An inside look behind Romney's loss: An epic failure of its Orca big-data app

Many things went wrong with Romney's campaign for president, but one of the biggest was the epic failure of the campaign's big-data app for getting out the vote, called Orca. When the campaign needed it most, Orca was beached.

Politico has an excellent summary of the problems it says that Orca had. Among them were that the Romney campaign kept it secret and didn't beta-test it before it was rolled out on Election Day. That meant that the people who it was designed for -- the thousands of volunteers across the country -- didn't have a chance to learn how to use it before it was launched. And Orca kept crashing throughout the day.

The system was designed to identify likely Romney voters who had not yet voted on Election Day, and then get them to vote. But it continually crashed and people didn't know how to use it. Here's what Politico has to say about the consequences:

The numbers in the interface never moved, leaving officials in Boston and out in the states "flying blind" -- a phrase used by several people. The workers on the ground didn't know what doors to knock on or what efforts to make with which voter targets who had not yet turned out --- some efforts were made but they were slow and more cumbersome. And the campaign officials also generally didn't know which precincts to send auto-calls into to try to boost turnout -- especially in precincts in Ohio, where there is no party affiliation in the general election. Instead of targeted information, all they really had to work with was the generic raw vote tallies in various counties.

There's an even more damning inside account by John Ekdahl at Ace of Spades, who was involved as a volunteer. He says that he had worries about the system from the beginning:

"Working primarily as a web developer, I had some serious questions. Things like 'Has this been stress tested?', 'Is there redundancy in place?' and 'What steps have been taken to combat a coordinated DDOS attack or the like?', among others. These types of questions were brushed aside (truth be told, they never took one of my questions). They assured us that the system had been relentlessly tested and would be a tremendous success."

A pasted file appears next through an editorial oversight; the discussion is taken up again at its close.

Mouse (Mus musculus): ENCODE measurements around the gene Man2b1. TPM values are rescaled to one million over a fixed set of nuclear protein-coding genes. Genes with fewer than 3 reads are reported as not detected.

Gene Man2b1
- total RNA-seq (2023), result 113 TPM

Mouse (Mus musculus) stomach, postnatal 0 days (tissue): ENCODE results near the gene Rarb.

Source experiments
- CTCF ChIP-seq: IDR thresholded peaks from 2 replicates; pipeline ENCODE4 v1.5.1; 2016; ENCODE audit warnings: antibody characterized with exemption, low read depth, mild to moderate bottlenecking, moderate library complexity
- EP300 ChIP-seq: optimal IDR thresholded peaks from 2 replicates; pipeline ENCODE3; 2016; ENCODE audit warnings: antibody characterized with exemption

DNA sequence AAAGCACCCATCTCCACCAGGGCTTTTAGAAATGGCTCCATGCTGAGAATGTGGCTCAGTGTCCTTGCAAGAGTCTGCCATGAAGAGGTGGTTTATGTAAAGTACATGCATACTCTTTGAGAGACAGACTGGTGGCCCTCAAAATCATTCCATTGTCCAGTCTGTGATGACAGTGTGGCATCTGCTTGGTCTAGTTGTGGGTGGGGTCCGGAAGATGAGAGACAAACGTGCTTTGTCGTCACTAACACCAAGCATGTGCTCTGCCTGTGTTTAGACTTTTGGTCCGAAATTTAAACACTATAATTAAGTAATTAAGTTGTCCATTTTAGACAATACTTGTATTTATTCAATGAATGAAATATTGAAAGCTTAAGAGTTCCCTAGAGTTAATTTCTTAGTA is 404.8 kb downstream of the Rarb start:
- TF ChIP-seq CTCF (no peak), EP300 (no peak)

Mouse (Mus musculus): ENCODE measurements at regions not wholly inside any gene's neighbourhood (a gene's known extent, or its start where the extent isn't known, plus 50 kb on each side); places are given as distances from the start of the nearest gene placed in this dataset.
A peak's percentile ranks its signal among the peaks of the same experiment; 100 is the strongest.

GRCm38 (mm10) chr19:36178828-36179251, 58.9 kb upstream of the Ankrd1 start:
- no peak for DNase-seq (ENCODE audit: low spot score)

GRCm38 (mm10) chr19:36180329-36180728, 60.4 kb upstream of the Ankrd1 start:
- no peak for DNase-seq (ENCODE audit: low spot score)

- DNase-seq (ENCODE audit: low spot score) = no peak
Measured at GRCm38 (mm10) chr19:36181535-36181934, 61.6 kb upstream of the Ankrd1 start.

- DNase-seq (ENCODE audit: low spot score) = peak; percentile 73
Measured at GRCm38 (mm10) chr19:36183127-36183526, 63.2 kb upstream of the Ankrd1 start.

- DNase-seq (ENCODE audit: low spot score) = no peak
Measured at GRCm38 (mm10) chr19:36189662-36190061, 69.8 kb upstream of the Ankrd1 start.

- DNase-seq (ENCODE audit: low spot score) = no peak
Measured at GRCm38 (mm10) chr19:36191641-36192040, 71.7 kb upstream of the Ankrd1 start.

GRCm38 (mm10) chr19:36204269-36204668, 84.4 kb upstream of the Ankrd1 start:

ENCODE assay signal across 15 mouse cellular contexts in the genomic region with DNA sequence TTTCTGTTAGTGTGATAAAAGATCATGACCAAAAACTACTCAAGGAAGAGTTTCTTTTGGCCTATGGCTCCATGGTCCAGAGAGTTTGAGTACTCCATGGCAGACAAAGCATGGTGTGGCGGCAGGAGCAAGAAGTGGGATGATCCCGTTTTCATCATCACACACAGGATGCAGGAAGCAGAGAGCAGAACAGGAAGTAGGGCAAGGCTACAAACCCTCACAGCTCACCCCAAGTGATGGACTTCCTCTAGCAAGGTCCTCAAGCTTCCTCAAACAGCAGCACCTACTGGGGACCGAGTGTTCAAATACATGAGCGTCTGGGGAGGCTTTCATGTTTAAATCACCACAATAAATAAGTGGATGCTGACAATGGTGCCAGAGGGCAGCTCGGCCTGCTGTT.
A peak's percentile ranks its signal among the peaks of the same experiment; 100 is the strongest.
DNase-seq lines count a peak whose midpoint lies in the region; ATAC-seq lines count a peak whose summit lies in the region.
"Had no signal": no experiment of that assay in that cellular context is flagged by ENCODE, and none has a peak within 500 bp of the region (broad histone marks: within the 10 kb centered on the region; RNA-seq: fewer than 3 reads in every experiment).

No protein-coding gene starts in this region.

Things went downhill from there, by his account. He said, for example, that people were told that Orca was an "app," and so people tried to find it to download it to their smartphones. In fact, though, it was a website. This caused a great deal of confusion among the people who were going to use it:

"For starters, this was billed as an 'app' when it was actually a mobile-optimized website (or "web app"). For days I saw people on Twitter saying they couldn't find the app on the Android Market or iTunes and couldn't download it. Well, that's because it didn't exist. It was a website. This created a ton of confusion. Not to mention that they didn't even turn it on' until 6AM in the morning [on election day], so people couldn't properly familiarize themselves with how it worked on their personal phone beforehand."

His conclusion is an especially bitter one:

"So, the end result was that 30,000+ of the most active and fired-up volunteers were wandering around confused and frustrated when they could have been doing anything else to help. Like driving people to the polls, phone-banking, walking door-to-door, etc. We lost by fairly small margins in Florida, Virginia, Ohio and Colorado. If this had worked could it have closed the gap? I sure hope not for my sanity's sake.

"The bitter irony of this entire endeavor was that a supposedly small government candidate gutted the local structure of GOTV efforts in favor of a centralized, faceless organization in a far off place (in this case, their Boston headquarters). Wrap your head around that."

No matter your politics -- whether you're a Romey supporter or Obama supporter -- you should read the Ace of Spades account as a cautionary tale about how not to deploy a big-data app in politics or business.


Copyright © 2012 IDG Communications, Inc.

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